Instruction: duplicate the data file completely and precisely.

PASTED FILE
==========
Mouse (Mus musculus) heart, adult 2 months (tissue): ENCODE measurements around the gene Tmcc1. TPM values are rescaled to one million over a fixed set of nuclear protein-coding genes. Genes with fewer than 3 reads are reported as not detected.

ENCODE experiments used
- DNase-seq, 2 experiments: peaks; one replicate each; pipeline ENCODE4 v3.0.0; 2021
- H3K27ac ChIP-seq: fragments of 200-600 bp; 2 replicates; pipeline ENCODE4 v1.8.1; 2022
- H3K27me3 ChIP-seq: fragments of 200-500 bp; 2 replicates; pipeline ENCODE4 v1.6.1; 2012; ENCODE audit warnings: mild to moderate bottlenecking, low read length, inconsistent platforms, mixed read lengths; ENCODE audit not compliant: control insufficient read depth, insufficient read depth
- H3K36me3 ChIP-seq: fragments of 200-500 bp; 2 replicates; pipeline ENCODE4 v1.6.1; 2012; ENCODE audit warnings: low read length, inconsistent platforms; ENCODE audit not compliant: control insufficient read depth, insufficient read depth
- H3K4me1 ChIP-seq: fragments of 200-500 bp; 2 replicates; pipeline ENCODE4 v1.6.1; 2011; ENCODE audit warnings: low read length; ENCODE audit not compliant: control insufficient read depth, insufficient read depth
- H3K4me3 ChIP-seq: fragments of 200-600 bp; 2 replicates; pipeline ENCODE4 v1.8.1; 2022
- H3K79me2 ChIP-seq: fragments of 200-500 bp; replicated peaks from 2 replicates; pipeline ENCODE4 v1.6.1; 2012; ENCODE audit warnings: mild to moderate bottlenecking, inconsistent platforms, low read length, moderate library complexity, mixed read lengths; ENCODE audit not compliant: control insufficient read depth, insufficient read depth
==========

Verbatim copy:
Mouse (Mus musculus) heart, adult 2 months (tissue): ENCODE measurements around the gene Tmcc1. TPM values are rescaled to one million over a fixed set of nuclear protein-coding genes. Genes with fewer than 3 reads are reported as not detected.

ENCODE experiments used
- DNase-seq, 2 experiments: peaks; one replicate each; pipeline ENCODE4 v3.0.0; 2021
- H3K27ac ChIP-seq: fragments of 200-600 bp; 2 replicates; pipeline ENCODE4 v1.8.1; 2022
- H3K27me3 ChIP-seq: fragments of 200-500 bp; 2 replicates; pipeline ENCODE4 v1.6.1; 2012; ENCODE audit warnings: mild to moderate bottlenecking, low read length, inconsistent platforms, mixed read lengths; ENCODE audit not compliant: control insufficient read depth, insufficient read depth
- H3K36me3 ChIP-seq: fragments of 200-500 bp; 2 replicates; pipeline ENCODE4 v1.6.1; 2012; ENCODE audit warnings: low read length, inconsistent platforms; ENCODE audit not compliant: control insufficient read depth, insufficient read depth
- H3K4me1 ChIP-seq: fragments of 200-500 bp; 2 replicates; pipeline ENCODE4 v1.6.1; 2011; ENCODE audit warnings: low read length; ENCODE audit not compliant: control insufficient read depth, insufficient read depth
- H3K4me3 ChIP-seq: fragments of 200-600 bp; 2 replicates; pipeline ENCODE4 v1.8.1; 2022
- H3K79me2 ChIP-seq: fragments of 200-500 bp; replicated peaks from 2 replicates; pipeline ENCODE4 v1.6.1; 2012; ENCODE audit warnings: mild to moderate bottlenecking, inconsistent platforms, low read length, moderate library complexity, mixed read lengths; ENCODE audit not compliant: control insufficient read depth, insufficient read depth